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Creating a spending plan will save you over the long term

This year, start the holidays off on the right foot.

That means don't charge up a storm during your holiday shopping and celebrating — or you'll end up with a financial hangover in January and beyond.

"People have to remember that whatever debt they have (accumulated) in the last five weeks of the year, they're going to start off with in 2012," said John Ulzheimer, president of consumer education at SmartCredit.com. "And it's generally not a good idea to start off the new year in credit card debt because it's so expensive.

"This is why a lot of New Year's resolutions are, 'I want to get out of debt,' " he added.

Here's how to ensure you don't end up in the post-holiday hole:

ASSESS YOUR FINANCES: If you've lost your job and there's little or no income coming in, be honest with your family about what to expect.

"A lot of people have guilt and they say, 'We can't not have Christmas,' " said Todd Mark, vice president of education at Consumer Credit Counseling Service of Greater Dallas. "In reality, you could.

If you're facing a financial crisis, being the best parent is being most responsible with your limited resources. Nobody is going to enjoy opening up presents on Christmas day with the lights turned off."

You can still create holiday memories that will last much longer and be more meaningful.

"Time and love are so much more important than anything you can buy at the mall," Mark said. "Refocus and say, 'Instead of opening up presents, we're going to do a volunteer project today and we're going to help people less fortunate than ourselves.' It's memories that people cherish, not things."

SHOP EARLIER: Don't wait to shop until the last minute.

"People wait too long, and then you've got to get a gift — any gift," said Jason Alderman, director of Visa Inc.'s financial education programs. "So what do we do when we panic? We throw money at it, and we spend too much."

SET A BUDGET: "You must have a roadmap for your spending on this or else you're destined to overspend," Alderman said.

Start with a "micro-budget."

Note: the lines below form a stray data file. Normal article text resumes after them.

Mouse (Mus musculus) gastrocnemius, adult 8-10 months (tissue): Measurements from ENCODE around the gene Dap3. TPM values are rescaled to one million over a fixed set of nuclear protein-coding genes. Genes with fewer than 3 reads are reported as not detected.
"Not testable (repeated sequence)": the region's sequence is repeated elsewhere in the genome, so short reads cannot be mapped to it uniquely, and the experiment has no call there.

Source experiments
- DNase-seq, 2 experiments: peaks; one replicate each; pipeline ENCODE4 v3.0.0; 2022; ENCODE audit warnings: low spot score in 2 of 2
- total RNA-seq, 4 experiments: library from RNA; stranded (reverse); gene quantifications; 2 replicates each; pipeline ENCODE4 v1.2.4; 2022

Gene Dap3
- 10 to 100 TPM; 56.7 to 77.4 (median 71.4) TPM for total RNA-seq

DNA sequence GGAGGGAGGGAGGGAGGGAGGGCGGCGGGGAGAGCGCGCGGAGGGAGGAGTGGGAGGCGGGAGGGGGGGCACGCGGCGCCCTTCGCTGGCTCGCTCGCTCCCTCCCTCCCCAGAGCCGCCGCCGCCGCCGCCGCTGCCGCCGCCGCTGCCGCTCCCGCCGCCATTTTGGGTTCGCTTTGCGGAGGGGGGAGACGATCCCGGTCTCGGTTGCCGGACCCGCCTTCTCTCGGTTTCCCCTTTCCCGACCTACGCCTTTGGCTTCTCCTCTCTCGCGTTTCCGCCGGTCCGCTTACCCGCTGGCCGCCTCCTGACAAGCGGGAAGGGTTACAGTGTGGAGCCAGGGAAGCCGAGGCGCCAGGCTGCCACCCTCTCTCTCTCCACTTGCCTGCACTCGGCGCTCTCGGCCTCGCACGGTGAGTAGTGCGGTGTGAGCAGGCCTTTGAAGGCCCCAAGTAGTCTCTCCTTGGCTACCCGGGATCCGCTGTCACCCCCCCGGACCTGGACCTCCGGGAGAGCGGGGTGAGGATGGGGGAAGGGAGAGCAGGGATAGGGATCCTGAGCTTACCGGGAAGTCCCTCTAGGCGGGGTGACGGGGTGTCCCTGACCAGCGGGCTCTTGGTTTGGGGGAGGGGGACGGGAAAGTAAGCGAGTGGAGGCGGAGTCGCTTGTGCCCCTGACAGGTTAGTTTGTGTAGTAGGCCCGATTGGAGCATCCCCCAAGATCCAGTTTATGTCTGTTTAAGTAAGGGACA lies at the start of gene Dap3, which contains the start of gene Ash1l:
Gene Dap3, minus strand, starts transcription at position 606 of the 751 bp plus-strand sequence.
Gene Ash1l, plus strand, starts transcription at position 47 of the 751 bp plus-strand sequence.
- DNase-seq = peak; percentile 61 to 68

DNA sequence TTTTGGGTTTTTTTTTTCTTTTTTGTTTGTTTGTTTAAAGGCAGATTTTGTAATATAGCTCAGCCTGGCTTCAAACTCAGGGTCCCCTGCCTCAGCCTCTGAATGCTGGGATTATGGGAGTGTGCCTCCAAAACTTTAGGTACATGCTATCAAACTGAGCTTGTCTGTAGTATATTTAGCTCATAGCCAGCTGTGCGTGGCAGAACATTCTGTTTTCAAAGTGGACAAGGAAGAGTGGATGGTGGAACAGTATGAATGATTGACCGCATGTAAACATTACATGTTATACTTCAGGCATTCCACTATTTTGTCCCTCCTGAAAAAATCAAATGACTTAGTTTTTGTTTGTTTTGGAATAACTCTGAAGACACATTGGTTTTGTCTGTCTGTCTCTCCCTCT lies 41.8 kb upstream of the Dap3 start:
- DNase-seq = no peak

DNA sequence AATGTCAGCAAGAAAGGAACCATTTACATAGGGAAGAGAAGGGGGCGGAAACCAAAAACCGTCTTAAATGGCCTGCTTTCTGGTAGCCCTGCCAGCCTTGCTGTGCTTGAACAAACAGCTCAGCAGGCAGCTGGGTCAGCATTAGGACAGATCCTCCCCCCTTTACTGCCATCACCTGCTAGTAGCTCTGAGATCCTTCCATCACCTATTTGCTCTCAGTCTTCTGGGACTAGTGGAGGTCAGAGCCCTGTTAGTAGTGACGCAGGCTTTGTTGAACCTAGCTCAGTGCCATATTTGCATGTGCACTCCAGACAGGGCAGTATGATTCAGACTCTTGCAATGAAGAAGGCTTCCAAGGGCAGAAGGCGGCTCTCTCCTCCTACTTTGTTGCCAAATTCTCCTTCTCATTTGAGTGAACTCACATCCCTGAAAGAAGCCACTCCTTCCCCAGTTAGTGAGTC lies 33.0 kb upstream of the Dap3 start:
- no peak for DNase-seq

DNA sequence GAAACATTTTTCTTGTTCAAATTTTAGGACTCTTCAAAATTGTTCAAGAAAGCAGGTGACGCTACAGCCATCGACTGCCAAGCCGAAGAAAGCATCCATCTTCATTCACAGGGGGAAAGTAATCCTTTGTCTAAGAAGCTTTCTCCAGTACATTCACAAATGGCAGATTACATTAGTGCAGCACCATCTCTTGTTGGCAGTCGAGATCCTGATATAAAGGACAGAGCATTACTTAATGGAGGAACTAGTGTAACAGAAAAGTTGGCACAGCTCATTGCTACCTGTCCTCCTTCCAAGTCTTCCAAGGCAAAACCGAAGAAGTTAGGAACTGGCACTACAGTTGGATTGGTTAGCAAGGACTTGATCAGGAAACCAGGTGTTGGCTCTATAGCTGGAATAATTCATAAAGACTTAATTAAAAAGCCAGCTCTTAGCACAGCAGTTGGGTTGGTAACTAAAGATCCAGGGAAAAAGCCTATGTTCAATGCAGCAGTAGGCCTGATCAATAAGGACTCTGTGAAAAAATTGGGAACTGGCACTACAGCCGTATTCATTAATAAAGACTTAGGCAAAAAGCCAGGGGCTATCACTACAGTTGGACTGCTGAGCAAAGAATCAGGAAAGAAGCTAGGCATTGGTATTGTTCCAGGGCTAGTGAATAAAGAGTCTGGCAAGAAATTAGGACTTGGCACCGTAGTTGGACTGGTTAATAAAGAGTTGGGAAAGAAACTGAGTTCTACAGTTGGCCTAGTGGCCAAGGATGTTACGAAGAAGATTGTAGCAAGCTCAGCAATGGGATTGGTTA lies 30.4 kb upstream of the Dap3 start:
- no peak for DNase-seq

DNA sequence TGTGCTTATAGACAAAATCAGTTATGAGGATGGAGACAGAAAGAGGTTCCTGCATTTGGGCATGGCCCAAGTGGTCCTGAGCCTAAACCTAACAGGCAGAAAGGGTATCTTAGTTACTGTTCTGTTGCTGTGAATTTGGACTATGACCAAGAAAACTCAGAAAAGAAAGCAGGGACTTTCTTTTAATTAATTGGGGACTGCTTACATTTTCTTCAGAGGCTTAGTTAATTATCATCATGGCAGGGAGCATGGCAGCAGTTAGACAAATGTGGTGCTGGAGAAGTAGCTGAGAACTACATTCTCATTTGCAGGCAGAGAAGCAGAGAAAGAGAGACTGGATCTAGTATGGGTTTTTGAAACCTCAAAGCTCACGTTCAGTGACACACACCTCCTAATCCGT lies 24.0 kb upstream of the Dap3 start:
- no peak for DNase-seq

"Make a list of everybody you're buying for and you put a dollar amount next to every name, and then you think about what would be relevant gifts within that price range," Mark said.

"As you're comparing ads, think about what people want or what's already on your list instead of reacting simply to a sale," he added. "Is it the $100 that you're saving or is it really $300 that you didn't really intend on spending in the first place?"

STAY FOCUSED: "If you miss the great bargain, don't just replace it with the next closest thing at full retail price," Mark said. "That's one of the most detrimental things you can do to your holiday budget. Once you've checked off somebody on your list, be done with them."

If you spend more than you budgeted, compensate for that.

"If you're adding a $75 gift, you have to take off $75 from somewhere on the list," Mark said.

USE CASH: "The best way to stick to your budget and avoid impulse spending is to pay in cash," said Bill Hardekopf, chief executive of LowCards.com.

"Pulling cash out of your wallet or purse and handing it to someone else is painful and a reminder that the less you spend, the more you can keep," he said.

PAY BACK QUICKLY: If you must use credit, use the card with the lowest annual percentage rate and don't let the debt linger.

"Don't charge more than you can really expect to pay off within three months," Mark said. "We generally say if you're going into April and you've still got holiday debt, it usually becomes a permanent addition to your budget, and you'll be paying on those next holiday season."

Consider this: If you charge $1,000 on a credit card with an annual percentage rate of 15 percent and pay just $30 each month, it would take 44 months to pay off Christmas 2011, and you'd pay an additional $302 in interest, Hardekopf said.

AVOID RETAILERS' CARDS: Don't apply for retailers' credit cards just to get the one-time discount. It's not worth it.

Be aware that you can damage your credit in several ways by applying for retailers' credit cards.

For starters, each time you apply for a credit card, you trigger an inquiry with a credit bureau in which the lender asks for a copy of your credit report.

Having many inquiries within a short period makes you look desperate for credit and hurts your credit score. You're indicating that you're willing to take on a bunch of new revolving debt in a short period of time, which is a red flag to creditors.

"These are among the worst type of inquiry for your credit score," said Ulzheimer at SmartCredit.com.

Additionally, retailers' cards are expensive, he said.

"Interest rates on store cards are almost always well into the 20s and the credit limits are initially very low, usually below $1,000," Ulzheimer said. "These are your terms regardless of your credit scores."

Carrying even small balances will "quickly negate any discount you received and can lower your credit scores" because the balance-to-credit limit ratio will be higher, he said.

"Using multiple cards populates your credit reports with nuisance balances, which can lower your credit scores, while making the same purchases, in aggregate, on a general-use credit card with a high credit limit would be much less damaging," Ulzheimer said.